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May 21, 2019


My wife teaches primary school.
“Miss, Miss, she started it !” is expected of the less socialised ten year olds:

And they’re usually lying.

Which essentially changes nothing with regard to Brexit.

Soon we'll have a new clown in charge, but the farce will roll on.

Well, there is the potential (no idea how likely) change that the new PM will do what May never did and level with the country about what the real options are at this point (as seen from half way around the world):
1) no-deal Brexit. Followed by severe recession.** Ending with an economy resembling Greece . . . except without even the EU backstop that the Greeks get.
2) no-deal Brexit. Followed by severe recession.** Ending with England somehow rejoining the EU -- albeit without all the special deals that it has now.
3) no Brexit -- perhaps thanks to a new referendum.

All three followed by a massive political realignment. Details TBD.

** Almost as an aside, Scotland exits the UK. As does Northern Ireland, but more slowly and with a lot more violence.

I don’t think anything particularly positive will come from a change of Tory leader, particularly given the electorate.

Parliament will remain hung, with an opposition led by a man seemingly determined only not to commit himself on the Brexit issue.

And an insurgent party with no policy other than Brexit (an ill-defined Brexit at that), commanding around 30% of the electorate.

And the likely next Tory leader someone entirely without principle (though it’s not impossible that might be an advantage in the current situation).

Reputed patriot Robert Mueller wants to avoid answering Congressional questions in public. Allegedly, Mueller is not so much afraid of wilting like a delicate flower under the steely gaze of C-Span as he is afraid of letting himself be seen as "political". Because taking sides on the question of whether He, Trump is entitled to be king is "political", you see.

What rot.

My own theory is that Mueller thinks he would be unable to restrain himself from using naughty words like "jackass" and "lickspittle" when addressing Republican Congressmen in any public hearing.

Alternatively, Mueller is just another Republican.


Alternatively, Mueller is just another Republican.

It's a bit of a challenge to read Mueller's report and still see Mueller as a Republican like, for example, Barr. I mean, how hard would it have been to write a whitewash report? But he didn't.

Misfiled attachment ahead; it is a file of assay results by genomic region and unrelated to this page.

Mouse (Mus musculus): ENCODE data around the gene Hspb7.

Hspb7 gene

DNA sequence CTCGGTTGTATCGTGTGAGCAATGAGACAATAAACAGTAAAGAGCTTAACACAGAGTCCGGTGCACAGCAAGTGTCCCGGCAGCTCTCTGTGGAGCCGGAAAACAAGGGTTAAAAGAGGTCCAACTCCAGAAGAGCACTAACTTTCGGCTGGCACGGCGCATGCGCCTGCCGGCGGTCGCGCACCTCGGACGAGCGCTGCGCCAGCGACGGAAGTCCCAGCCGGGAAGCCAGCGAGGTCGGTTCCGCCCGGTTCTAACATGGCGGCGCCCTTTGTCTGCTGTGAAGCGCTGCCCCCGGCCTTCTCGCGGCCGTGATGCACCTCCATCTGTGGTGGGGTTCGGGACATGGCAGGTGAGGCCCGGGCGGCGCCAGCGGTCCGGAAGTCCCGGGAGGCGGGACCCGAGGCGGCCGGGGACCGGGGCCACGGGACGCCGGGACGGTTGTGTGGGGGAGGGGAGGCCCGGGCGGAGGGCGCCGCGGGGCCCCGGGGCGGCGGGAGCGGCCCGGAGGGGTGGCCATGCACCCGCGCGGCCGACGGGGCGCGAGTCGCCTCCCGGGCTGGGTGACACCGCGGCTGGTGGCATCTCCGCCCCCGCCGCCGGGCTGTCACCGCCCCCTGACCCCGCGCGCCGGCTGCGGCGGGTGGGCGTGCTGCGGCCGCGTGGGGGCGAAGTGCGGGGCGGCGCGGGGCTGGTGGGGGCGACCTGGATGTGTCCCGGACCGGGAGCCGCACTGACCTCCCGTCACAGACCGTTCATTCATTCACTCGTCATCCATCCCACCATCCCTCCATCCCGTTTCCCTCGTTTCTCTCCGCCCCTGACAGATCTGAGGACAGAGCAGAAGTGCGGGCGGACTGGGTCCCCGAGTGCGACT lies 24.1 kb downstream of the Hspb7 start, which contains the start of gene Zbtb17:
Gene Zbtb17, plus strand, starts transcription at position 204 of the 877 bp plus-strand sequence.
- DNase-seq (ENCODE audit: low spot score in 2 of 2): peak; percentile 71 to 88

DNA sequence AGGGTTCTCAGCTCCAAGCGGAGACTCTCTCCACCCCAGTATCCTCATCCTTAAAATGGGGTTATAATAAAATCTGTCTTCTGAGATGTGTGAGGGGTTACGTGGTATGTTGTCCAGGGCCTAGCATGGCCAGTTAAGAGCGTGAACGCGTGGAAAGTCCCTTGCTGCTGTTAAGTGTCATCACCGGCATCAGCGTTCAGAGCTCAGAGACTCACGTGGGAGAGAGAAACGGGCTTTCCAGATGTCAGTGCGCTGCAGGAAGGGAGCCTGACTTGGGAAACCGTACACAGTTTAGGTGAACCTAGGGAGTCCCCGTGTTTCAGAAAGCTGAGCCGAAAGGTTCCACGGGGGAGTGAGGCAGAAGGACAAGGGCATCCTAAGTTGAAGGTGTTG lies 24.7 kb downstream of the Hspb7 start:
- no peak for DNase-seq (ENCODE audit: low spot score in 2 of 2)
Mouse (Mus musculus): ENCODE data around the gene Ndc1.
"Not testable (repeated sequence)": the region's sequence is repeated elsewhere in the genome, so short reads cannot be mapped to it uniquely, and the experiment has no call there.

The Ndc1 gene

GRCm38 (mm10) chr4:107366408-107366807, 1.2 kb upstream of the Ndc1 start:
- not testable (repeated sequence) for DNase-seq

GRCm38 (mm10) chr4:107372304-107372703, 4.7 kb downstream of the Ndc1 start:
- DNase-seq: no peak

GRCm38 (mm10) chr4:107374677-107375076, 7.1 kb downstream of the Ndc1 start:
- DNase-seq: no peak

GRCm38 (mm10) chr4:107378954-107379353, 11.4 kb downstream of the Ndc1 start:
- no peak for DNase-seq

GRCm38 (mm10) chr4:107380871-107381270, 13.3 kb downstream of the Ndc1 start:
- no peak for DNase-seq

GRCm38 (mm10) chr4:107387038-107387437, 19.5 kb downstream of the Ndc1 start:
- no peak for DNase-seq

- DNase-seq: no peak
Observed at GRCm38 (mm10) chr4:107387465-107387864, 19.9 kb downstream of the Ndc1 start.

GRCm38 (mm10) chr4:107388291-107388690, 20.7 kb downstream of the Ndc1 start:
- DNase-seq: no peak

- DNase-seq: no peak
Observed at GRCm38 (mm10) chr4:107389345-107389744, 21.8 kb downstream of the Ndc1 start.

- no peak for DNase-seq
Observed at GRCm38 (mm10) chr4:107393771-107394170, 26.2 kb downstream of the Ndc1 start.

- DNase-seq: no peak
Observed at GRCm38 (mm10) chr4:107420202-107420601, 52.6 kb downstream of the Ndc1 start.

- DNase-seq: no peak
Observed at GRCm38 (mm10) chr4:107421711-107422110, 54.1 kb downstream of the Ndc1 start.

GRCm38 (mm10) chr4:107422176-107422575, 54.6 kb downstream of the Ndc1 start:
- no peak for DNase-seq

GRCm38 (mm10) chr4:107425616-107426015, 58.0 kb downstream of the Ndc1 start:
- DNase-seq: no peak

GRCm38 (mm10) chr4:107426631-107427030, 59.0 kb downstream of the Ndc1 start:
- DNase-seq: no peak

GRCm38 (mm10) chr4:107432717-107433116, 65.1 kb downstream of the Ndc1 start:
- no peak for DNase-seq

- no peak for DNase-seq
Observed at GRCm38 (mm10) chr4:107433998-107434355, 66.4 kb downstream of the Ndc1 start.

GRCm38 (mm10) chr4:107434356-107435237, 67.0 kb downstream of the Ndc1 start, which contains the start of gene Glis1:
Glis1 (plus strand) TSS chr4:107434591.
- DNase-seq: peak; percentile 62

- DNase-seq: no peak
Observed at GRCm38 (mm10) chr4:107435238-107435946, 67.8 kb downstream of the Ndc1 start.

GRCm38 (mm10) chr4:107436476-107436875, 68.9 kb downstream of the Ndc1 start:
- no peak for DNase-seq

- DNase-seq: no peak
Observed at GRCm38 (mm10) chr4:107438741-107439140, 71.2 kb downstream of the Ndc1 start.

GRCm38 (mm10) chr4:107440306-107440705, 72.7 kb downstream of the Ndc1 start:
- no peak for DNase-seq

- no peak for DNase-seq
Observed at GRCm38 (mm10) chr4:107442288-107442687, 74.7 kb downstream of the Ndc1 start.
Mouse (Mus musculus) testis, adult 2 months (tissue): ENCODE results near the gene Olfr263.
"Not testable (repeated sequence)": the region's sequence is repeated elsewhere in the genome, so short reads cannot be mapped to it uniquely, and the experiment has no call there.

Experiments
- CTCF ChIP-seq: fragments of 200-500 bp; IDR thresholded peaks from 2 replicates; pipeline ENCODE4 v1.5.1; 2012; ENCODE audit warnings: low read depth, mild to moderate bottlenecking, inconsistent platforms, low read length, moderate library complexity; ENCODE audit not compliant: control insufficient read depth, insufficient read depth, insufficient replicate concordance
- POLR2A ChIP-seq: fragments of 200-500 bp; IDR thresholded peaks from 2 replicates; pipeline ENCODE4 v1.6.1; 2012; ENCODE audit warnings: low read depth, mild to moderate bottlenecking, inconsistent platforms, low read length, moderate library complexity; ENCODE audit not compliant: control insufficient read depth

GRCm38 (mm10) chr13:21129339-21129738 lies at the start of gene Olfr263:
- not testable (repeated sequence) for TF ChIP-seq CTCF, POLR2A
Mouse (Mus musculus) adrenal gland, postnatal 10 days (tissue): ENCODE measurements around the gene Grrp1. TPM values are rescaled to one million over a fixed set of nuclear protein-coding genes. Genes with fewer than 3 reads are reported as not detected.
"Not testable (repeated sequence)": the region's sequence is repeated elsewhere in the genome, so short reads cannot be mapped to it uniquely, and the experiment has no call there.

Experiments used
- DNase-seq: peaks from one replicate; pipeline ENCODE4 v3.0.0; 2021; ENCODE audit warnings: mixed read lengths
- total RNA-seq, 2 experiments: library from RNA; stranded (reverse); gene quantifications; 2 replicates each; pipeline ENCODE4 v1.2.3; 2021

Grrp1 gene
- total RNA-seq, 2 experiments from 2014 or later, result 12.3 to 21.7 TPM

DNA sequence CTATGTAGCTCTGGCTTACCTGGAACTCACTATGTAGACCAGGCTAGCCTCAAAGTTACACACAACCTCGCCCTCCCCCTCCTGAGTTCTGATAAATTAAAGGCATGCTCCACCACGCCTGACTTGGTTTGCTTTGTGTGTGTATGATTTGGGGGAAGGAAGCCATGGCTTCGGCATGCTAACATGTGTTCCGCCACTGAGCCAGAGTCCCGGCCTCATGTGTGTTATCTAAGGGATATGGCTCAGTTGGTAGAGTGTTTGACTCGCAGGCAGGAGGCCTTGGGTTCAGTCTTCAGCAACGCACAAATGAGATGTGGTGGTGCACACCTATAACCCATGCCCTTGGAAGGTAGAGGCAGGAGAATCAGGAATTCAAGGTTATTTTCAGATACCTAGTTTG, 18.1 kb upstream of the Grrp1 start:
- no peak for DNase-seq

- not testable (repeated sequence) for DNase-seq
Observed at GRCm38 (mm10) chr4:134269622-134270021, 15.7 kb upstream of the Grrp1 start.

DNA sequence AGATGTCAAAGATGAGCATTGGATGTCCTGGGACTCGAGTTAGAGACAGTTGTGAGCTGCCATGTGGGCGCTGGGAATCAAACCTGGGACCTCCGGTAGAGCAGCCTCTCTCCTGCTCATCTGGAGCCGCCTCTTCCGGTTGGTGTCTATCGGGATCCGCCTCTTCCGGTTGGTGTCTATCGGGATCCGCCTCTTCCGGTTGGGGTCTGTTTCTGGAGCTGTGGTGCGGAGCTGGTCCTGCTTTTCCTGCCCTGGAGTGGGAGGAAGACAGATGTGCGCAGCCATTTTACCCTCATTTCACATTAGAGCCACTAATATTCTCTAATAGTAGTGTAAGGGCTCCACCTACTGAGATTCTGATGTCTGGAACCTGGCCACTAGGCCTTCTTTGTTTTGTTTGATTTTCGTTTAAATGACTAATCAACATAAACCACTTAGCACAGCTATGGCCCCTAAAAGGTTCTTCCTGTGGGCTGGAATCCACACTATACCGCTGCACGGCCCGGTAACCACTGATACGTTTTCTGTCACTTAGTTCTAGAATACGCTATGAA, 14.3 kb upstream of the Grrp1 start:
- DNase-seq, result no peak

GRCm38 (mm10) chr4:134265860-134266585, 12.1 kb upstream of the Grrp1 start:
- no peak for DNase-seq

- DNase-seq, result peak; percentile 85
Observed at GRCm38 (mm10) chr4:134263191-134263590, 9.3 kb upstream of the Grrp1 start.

All I have to say at this point is that I have never seen the likes of this mess.

Maybe the Nixon years, and all of the Cointelpro shenanigans, were this bad. They were genuinely horrifying. But this is like all of that, re-done as farce.

Calamity, for the lulz.

How many voters have already read or will ever read the Mueller report?

Let's not be disingenuous or naive. Televised testimony has a chance to make a "political" impact way beyond a redacted report on an investigation whose scope and duration may have been limited by "political" considerations.

Granted: Mueller is not a thoroughgoing flunky like Barr. But let's not pretend that Mueller's shyness is motivated by a desire to make He, Trump look bad.


One guess is that by having the Mueller hearing not televised GOPsters will have less opportunity for posturing (why bother, if no one in the target audience reads transcripts and there is no video?). So, the whole thing could proceed more smooothly and professionally.


I for one want GOPsters to have all possible opportunities to posture. The best way to expose a fool is to let him talk.

It's possible that the American public is stupid enough to listen to braying jackasses and think they're making sense. But in that case we (and by "we" I pretty much mean "the world") are already fucked.

That a man often described as a tough US Marine, with a reputation as an "honorable" public servant, is too dainty to speak openly about Dear Leader's complete and total "innocence" for fear of sullying his sparkling white shirt with "political" cooties ... well, it's like Ben Franklin said: "A Republic, as long as you don't defend it politically."



Could be I'm just old and cynical at this point, but I'm having a hard time finding cracks in this analysis.

I don't know what happens next.

I don't know what happens next.

I predict:

There's a slow crawl to impeachment. The House impeaches prior to the elections. Mitch McConnell's Senate either doesn't convict (or if there are votes, Mitch doesn't bring it to the floor).

Trump is reelected.

Our democracy is done.

The anti-Trump citizenry, being averse to violence, will go about their business just as most people in totalitarian regimes have done, sticking to their knitting and enjoying the occasional snark. That's all folks! (That existential crisis that was going to move us all to arms? Not until we begin to watch our families starve.)

By the way, it doesn't matter how many people support "us". That democracy thing is in the past.

Also, the Putin people? In the future, they'll probably allow a "Democrat" to win now and then. A "Democrat".

That's how this works, friends. And, no, as far as I know, I'm not schizophrenic or having hallucinations. This is what it is likely going to be. I don't want to believe what I'm saying for so many reasons. But it is likely.

Job cuts coming in "Trump country"

Surprise, surprise -- Republican Congressmen are really upset at what this means to their districts. They're not real happy that nothing has happened about the opoid crisis in their districts either.

If everything Trump does is part of a plan, then the only apparent aim would seem to be to lose an impeachment fight. Why else work so hard to piss off guys whose votes you'll need?

Then again it's probably just another piece of rank ineptitude.

Run of the mill Republican grift aiming to go very big indeed:

what sapient said.

also this.

snark time is over.

If you saw the Marvel movies you need to see Endgame.